The propeller shaft's support bearings are fitted by the Polhem joints. The bearings are mounted in rubber bushings which are fitted in brackets, and these in turn are bolted to the underside of the vehicle. The position of the brackets is very precisely measured during vehicle manufacture. The propeller shaft does not run in a straight line between the transfer case and the differential clutch but is instead gently curved, and this is to avoid vibration.

The position of the brackets must be marked very precisely when replacing the propeller shaft.





Differential clutch

The differential clutch, also named TTD, is located in front of the limited slip differential, to which it is bolted. The propeller shaft connects at the front edge to the differential clutch, and then at the rear edge directly to the limited slip differential's pinion via a shaft equipped with splines. The XWD control module is fitted on the housing.

The primary function of the differential clutch is to control the degree of drive (torque) to the rear wheels. It can be varied between 0-100% drive, which takes place by means of a hydraulically controlled multi-disc clutch. The hydraulic pressure is built up by an electrically driven pump, and is controlled by the XWD control module via a solenoid valve.
Limited slip differential

The limited slip differential, also named RDM, is located in the subframe and the drive shafts extend from it to each respective rear wheel. The final drive gear consists of a hypoid gear and a differential. The differential clutch is bolted to the limited slip differential with 4 bolts. The splines-equipped pinion shaft for the final drive gear is directly inserted into the disc cage for the differential clutch.

During manufacture the limited slip differential is filled with oil, which then does not require changing. The correct type of oil must be used without exception when filling. The incorrect type of oil may destroy the limited slip differential.

The limited slip differential is fully mechanical.





Limited slip differential clutch

The limited slip differential clutch, also named eLSD, is bolted with 6 bolts to the left-hand side of the limited slip differential. Its relative position is governed by two guide pins and a flange on the final drive gear. Its function is to fully or partly lock the left-hand drive shaft to the differential housing. When this takes place the drive torque can be distributed between the rear wheels.

The limited slip differential clutch is a disc type, and it is electro-hydraulically controlled by the XWD control module via a pressure control valve which is fitted on the limited slip differential clutch's housing.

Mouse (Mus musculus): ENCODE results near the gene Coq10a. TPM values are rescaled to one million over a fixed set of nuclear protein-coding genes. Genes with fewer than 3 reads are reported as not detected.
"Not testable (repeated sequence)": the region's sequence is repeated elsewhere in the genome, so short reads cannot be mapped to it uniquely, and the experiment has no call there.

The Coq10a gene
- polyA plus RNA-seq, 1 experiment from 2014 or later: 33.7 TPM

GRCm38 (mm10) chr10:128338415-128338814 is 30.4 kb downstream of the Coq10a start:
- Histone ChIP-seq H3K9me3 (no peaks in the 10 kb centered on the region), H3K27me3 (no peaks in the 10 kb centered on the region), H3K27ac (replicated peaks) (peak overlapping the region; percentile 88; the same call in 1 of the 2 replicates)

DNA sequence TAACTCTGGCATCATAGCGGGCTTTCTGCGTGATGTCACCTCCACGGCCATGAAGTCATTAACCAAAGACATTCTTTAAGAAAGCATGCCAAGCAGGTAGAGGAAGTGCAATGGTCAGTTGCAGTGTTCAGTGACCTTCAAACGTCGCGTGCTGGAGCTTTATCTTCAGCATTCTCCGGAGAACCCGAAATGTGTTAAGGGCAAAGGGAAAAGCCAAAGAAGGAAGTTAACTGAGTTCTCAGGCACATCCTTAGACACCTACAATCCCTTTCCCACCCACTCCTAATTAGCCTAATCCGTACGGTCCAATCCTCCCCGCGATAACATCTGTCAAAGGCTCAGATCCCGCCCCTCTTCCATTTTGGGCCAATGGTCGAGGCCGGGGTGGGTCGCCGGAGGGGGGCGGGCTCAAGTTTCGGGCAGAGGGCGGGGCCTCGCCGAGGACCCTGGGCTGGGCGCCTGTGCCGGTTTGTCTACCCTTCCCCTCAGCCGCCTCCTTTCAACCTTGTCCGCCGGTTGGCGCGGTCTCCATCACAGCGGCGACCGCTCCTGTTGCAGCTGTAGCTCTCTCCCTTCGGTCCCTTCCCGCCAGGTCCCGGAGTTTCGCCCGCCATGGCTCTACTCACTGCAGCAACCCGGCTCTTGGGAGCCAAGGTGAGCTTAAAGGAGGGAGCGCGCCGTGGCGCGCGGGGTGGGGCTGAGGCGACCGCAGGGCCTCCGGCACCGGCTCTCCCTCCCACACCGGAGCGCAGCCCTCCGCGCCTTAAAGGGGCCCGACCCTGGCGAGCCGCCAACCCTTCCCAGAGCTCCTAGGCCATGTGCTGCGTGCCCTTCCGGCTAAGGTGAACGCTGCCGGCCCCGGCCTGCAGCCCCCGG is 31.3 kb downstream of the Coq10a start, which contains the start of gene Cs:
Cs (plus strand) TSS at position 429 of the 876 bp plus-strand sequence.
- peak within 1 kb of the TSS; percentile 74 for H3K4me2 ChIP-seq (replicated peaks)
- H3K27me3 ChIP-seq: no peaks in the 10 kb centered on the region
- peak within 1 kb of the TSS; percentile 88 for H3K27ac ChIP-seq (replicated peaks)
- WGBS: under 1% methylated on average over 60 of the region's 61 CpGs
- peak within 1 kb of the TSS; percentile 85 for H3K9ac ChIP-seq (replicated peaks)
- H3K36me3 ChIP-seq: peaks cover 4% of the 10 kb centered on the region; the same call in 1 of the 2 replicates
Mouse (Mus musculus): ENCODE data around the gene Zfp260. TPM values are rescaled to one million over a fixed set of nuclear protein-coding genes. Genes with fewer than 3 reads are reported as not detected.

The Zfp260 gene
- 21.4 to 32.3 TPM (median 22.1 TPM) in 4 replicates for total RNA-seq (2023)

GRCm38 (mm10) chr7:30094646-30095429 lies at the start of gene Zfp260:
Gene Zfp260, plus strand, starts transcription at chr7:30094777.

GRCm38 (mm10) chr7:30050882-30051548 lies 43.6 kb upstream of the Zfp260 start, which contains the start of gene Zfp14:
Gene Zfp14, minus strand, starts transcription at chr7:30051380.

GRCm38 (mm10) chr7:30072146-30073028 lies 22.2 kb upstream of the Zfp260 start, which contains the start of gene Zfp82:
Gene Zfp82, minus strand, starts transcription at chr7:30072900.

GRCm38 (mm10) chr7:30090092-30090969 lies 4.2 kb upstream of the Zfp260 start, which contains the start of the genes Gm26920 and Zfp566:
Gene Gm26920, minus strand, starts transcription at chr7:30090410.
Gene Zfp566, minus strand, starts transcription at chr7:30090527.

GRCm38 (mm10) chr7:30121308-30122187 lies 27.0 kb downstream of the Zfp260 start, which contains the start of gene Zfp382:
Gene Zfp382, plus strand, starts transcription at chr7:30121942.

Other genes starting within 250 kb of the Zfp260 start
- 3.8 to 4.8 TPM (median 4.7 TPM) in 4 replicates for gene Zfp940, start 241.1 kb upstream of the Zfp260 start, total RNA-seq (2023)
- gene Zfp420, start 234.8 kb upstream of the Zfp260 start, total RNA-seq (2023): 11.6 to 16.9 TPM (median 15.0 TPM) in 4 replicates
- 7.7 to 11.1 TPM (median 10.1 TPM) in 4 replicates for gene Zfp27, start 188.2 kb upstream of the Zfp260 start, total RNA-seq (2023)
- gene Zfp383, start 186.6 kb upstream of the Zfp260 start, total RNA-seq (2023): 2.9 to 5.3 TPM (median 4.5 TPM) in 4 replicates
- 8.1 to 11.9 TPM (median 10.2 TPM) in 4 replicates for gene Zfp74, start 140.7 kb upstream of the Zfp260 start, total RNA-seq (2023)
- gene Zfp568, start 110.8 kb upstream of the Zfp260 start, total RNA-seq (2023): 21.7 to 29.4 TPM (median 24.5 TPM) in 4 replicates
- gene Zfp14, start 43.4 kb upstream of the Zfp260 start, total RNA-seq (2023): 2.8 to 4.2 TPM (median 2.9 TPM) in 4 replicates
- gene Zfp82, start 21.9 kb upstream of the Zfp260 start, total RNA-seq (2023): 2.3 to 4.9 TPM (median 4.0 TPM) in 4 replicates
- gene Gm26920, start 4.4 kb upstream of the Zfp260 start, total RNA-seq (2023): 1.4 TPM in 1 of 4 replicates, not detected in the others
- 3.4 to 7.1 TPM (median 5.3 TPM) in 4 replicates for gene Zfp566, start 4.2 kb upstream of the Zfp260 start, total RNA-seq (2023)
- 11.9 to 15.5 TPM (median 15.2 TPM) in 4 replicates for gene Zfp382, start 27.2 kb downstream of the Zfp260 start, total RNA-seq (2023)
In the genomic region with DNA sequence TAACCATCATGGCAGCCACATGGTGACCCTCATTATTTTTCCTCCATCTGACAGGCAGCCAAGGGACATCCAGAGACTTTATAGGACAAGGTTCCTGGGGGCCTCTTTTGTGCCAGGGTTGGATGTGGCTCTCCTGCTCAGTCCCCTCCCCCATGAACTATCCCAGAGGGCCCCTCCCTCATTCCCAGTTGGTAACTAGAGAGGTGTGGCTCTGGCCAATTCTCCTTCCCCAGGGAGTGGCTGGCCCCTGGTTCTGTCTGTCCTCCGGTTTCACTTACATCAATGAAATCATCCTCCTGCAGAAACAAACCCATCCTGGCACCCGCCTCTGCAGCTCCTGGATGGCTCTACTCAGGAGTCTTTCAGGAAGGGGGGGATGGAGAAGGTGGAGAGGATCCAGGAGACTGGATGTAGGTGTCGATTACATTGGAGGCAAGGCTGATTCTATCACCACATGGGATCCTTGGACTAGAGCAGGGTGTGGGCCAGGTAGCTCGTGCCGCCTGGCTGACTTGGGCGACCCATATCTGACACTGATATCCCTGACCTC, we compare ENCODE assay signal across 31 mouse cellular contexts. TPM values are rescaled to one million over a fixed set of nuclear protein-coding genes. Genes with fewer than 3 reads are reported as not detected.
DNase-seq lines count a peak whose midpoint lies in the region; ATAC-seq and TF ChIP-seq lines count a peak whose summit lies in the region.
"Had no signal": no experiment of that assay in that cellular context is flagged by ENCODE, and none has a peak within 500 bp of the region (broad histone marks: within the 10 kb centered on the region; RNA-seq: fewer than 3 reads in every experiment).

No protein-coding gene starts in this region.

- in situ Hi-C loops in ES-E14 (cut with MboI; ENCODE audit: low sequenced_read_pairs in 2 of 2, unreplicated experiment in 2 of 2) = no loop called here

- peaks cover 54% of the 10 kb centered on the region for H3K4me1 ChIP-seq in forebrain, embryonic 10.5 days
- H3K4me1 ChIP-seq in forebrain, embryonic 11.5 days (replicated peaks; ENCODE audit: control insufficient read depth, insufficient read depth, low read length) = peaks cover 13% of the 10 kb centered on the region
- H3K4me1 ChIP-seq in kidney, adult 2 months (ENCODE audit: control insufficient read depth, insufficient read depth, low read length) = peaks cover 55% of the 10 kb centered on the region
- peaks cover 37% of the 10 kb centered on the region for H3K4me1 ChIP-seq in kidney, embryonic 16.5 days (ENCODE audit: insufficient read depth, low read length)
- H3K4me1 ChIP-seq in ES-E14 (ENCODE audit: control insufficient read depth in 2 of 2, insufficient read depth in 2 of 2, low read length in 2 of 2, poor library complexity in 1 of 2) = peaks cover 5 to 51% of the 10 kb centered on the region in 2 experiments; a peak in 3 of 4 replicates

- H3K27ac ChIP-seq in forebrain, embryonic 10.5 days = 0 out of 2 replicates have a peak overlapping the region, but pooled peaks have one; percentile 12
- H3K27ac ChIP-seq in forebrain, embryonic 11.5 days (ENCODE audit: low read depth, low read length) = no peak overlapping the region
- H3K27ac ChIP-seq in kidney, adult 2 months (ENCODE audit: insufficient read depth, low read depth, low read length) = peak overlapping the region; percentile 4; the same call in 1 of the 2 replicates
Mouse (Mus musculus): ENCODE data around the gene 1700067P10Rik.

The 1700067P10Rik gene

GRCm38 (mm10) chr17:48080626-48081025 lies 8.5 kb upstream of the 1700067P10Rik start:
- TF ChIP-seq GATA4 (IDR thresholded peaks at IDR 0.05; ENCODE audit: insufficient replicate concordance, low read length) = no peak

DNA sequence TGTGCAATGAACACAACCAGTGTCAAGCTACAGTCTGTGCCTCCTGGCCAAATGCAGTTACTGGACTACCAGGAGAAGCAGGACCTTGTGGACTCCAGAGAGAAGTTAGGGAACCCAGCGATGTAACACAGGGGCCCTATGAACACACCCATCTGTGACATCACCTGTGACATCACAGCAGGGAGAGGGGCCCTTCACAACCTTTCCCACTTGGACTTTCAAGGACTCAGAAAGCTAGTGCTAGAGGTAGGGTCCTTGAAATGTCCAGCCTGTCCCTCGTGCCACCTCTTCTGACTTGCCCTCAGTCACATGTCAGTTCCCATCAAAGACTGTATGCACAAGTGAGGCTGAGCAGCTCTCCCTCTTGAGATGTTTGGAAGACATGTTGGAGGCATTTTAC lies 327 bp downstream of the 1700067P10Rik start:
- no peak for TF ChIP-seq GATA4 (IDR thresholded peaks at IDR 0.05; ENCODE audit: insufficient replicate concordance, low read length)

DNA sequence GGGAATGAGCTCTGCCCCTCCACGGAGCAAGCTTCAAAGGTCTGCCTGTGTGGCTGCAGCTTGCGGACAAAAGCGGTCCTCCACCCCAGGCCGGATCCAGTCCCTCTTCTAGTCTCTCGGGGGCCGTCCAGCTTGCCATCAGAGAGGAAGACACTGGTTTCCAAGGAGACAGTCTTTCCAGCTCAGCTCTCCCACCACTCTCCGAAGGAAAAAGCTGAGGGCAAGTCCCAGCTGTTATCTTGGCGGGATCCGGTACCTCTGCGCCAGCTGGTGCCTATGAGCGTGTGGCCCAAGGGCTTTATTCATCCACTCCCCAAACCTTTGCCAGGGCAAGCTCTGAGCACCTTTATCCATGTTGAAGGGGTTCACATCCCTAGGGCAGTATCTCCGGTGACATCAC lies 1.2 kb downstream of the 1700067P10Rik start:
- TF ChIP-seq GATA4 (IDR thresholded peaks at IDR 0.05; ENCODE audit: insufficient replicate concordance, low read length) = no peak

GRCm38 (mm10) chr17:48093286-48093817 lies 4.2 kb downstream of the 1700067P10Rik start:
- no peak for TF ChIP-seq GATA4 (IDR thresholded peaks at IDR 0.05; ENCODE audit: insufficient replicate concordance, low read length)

Lubricant Notes:

Quote:
Originally Posted by SAAB

Lubricants


It is of the utmost importance that the correct lubricant is used in each respective component, only use recommended oils.

The oil in the transfer case is subject to significant stress in the hypoid gear, the oil used is of the best quality and gives low friction, which means that the temperature of the oil is maintained at the correct level.

The fluid used in the differential clutch is a unique product. As the fluid is used to cool and lubricate the clutch pack its friction properties are very important. The control module calculates the viscosity of the fluid in order to compensate for differential clutch application. This is based on the use of a fluid with known and specific properties.

The final drive gear places particular demands on the properties of the oil, partly due to the hypoid gear and partly due to the limited slip differential clutch (if fitted). The oil is equipped with an additive to regulate the friction in the limited slip differential clutch's disc pack.
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You still don't understand. This is like trying to explain calculus to a clam.

Last edited by DrewP; 01-12-2012 at 10:20 AM.
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Old 01-12-2012, 10:12 AM   #3
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Could this get copied and stickied in the 9-3SS section?
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Old 01-12-2012, 10:36 AM   #4
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Thanks Drew.. !
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Old 01-12-2012, 10:42 AM   #5
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Quote:
Originally Posted by DrewP View Post
Could this get copied and stickied in the 9-3SS section?
Si señor.
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Old 01-12-2012, 11:07 AM   #6
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I believe I've read that the service interval is 35k miles.
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Old 01-12-2012, 03:08 PM   #7
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Wow, just had an 07 Aero come in with a leaking axle seal. I had ordered 6 liters for someone who did not come back in for a flush. I guess this guy lucked out.
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Old 02-02-2017, 01:51 AM   #8
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Good job, Drew. You helped me a lot.